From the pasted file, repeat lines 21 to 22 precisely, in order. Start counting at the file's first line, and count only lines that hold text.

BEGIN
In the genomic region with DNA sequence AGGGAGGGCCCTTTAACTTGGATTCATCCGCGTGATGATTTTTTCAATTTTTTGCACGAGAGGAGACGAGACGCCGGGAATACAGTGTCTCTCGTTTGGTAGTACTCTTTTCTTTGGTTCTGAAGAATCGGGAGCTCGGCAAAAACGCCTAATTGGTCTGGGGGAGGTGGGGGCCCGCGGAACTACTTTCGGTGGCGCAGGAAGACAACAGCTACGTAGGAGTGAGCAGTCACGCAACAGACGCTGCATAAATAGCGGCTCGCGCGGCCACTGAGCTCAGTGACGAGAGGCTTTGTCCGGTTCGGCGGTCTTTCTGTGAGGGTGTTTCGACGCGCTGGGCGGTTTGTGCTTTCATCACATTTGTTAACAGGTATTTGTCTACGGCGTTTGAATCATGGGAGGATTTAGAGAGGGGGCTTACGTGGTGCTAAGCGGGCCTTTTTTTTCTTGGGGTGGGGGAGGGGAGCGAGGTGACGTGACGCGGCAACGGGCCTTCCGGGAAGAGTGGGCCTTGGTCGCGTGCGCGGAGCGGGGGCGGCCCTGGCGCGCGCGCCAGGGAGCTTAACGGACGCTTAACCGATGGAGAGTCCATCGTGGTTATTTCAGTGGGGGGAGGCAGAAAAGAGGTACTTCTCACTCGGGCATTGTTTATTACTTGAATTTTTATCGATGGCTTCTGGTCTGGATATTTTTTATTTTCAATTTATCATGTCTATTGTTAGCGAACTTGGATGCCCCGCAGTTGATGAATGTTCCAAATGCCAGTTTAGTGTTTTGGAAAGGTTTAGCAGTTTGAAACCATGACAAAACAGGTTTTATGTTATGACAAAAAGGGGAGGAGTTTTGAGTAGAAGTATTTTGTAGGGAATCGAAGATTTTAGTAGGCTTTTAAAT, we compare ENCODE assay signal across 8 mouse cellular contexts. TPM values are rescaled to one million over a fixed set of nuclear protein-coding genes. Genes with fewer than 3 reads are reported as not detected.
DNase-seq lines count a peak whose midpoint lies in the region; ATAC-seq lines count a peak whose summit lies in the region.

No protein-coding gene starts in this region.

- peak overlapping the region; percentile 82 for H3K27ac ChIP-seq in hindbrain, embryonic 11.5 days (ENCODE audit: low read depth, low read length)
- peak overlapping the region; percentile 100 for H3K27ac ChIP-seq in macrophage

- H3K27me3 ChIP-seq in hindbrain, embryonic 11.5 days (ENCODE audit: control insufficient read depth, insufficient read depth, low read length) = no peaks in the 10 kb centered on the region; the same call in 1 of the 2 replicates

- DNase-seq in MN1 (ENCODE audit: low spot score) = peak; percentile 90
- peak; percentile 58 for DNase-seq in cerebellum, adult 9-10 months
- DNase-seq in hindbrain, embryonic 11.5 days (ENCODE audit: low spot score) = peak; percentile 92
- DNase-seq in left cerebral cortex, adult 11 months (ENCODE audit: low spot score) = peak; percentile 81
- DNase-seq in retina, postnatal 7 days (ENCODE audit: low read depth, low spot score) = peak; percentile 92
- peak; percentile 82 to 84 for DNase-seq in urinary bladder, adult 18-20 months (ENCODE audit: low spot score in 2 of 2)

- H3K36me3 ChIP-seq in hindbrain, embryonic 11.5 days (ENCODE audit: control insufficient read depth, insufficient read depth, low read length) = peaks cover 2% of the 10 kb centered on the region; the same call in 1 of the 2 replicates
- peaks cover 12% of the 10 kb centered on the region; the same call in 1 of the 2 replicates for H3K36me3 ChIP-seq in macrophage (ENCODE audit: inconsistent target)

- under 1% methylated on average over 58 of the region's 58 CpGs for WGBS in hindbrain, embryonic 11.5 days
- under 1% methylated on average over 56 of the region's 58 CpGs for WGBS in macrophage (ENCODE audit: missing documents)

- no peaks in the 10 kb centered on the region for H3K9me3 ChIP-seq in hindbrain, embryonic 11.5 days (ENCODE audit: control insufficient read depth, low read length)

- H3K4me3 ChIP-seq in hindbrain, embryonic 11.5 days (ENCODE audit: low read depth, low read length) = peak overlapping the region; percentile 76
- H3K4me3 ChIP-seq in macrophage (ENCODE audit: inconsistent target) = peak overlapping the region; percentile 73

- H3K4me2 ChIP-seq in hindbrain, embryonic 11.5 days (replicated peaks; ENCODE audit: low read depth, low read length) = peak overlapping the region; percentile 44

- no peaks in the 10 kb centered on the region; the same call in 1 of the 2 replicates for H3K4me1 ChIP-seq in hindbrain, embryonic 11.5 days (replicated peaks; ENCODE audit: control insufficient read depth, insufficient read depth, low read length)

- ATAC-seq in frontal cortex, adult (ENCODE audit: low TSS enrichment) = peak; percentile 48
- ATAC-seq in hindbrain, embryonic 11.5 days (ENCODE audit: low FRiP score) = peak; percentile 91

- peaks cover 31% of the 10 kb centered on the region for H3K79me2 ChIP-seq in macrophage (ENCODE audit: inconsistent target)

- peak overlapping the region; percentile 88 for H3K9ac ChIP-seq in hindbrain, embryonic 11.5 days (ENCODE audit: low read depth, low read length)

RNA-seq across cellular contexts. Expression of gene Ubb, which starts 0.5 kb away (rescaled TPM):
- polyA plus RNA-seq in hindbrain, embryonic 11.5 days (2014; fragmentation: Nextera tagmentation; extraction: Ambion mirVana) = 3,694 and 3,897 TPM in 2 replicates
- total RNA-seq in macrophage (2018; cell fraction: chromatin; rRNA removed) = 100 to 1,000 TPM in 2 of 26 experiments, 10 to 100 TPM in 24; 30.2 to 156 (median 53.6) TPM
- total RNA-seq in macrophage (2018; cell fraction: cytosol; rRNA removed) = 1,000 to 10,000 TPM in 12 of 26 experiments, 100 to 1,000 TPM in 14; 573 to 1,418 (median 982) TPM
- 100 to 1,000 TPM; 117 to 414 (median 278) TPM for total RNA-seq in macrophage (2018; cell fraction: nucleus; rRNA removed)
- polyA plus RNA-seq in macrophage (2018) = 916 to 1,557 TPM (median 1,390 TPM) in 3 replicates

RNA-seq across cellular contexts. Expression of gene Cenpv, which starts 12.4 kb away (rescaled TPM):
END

- no peaks in the 10 kb centered on the region; the same call in 1 of the 2 replicates for H3K4me1 ChIP-seq in hindbrain, embryonic 11.5 days (replicated peaks; ENCODE audit: control insufficient read depth, insufficient read depth, low read length)

- ATAC-seq in frontal cortex, adult (ENCODE audit: low TSS enrichment) = peak; percentile 48